There was developing a Theatre class, and a detritis of the left-behind. I was over there across the street come opening night. Here come the Director, with another one who resembled her. She was dancing, an African dance, scooting along the walk together with her follower, on the edge nearest the street, grinning broadly. It seemed to be directed at me, standing there in blank stupefication, but maybe all the left-behinds felt that way. I stood across the street, in front of the old Best Theatre, which was decrepit and dying, just watching.
It resembled a dance the natives of the Serengeti might have performed to celebrate the coming of the white man's railroad. It was a ceremony to the successful introduction of Fascinating Theatre to our town, or maybe the failure of the old way, or both.
All that the Theatre class did during the day related to Fascinating Theatre. You tried to catch their eye, thinking, you're kidding, right? but they never blinked. When they talked, they did so in banal boosterism, advertising the savior of their neighborhoods. They sounded like TV commercials. We laughed at them, but we were unnerved. There were few of us, and we had after all been rejected by the Fascinating Theatre.
He is a professional forensic craftsman. He is taking apart a revolver, and he is dusting the shells, and he puts it through a variety of very close order chemical tests there on the table while we watch. He is sweating.
He cannot find what she wants found. He shrugs. His hand is shaking now. She informs us all that probably they must now tear down the front end of the vehicle. I don't know what she means, but he does. His voice cracks as he says, "I can't do it now; I've been here for sixteen hours!"
He is afraid of being taken off the project through failure, or exhaustion. Then he would only be one of us.
There were chats in the coffee shops, casual encounters at Clayton's Grocery, wives in their turnip patches bent double at the waist out on the broad flat field, men sitting on summer evening porches running water from a hose at the St Augustine...
No more. Now in our town nothing else is but the Theatre.
I am walking now in step with George, recently deceased, from my old home town. He was a lifetime substance abuser who grew up in the sixties and went away then came back, chagrined, on the mend, an outspoken definer of abuse and its various dodges.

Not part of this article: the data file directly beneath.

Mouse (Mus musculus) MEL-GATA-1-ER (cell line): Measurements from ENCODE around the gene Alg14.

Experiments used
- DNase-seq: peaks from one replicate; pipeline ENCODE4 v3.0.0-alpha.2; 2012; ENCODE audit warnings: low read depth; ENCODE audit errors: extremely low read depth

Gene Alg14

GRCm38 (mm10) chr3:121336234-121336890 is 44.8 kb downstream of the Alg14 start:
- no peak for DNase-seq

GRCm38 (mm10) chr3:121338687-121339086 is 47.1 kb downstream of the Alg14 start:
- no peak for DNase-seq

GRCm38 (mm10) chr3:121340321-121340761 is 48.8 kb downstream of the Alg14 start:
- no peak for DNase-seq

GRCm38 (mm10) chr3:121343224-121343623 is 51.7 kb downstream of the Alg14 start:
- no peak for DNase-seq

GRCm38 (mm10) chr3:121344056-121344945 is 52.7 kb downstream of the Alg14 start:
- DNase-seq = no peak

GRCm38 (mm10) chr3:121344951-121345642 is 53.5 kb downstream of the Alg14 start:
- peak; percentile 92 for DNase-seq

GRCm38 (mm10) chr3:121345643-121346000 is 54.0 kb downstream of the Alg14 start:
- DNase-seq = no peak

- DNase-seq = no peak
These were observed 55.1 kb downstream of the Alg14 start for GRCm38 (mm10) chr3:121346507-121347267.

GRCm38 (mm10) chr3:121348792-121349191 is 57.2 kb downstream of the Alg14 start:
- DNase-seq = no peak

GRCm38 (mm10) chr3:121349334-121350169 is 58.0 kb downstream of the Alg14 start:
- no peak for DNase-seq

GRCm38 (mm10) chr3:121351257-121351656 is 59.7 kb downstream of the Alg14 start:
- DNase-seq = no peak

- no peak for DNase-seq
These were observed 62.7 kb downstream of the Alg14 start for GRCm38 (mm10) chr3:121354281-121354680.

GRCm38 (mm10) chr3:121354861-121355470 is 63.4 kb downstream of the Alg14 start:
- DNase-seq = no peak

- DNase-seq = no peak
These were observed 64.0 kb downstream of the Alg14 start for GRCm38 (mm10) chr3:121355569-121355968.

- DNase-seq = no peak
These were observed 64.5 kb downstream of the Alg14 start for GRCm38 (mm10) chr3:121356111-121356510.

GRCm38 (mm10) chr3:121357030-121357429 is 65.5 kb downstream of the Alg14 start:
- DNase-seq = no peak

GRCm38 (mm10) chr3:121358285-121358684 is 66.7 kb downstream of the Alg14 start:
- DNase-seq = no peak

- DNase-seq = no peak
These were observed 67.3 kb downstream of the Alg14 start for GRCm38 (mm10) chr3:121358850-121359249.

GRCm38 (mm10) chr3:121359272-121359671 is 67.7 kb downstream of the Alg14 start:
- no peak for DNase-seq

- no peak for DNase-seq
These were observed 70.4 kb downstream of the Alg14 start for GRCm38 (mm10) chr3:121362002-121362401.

He says, I hear you're quite the show at a party. He says, and so quiet other times. I think, George is such a nice guy. Then as we trudge along, I'm thinking, hey, wait a minute! He just defined a primary pattern of alkies!
One wakes up, startled into a new world. (Am I also waking? I remember a pleasant intricate dream but none of the details preceeding.) He blinks, confused. Someone comes to arrest him. Yes, yes, very well, come along now.
He is nude under a blanket, and he stands up, very tall, and is cuffed with hands behind him. I am given the chore of transporting him. Come along now.He is in a red ermine cloak, and as he walks, some startling changes take place. One, he becomes shorter. Another, I see his hair color turn to grey. His elegant covering becomes a horizontally-striped Indian blanket. Then, he is no longer cuffed, and he walks into a building, looking back at me in some amusement.
He is Bill Bybee, the class clown from my elementary school. I think maybe I should consult the authorities, but I can't see how they would re-arrest someone who has not been arrested in the first place. This is an entirely different person than the one I started out with, and he seems to know the joke is on me, but what is there to do?
A guy who doesn't look at me, slouching, not moving. I ask if he is with the Company, but he doesn't seem to understand the question, nor I his answer. I go on around the lake.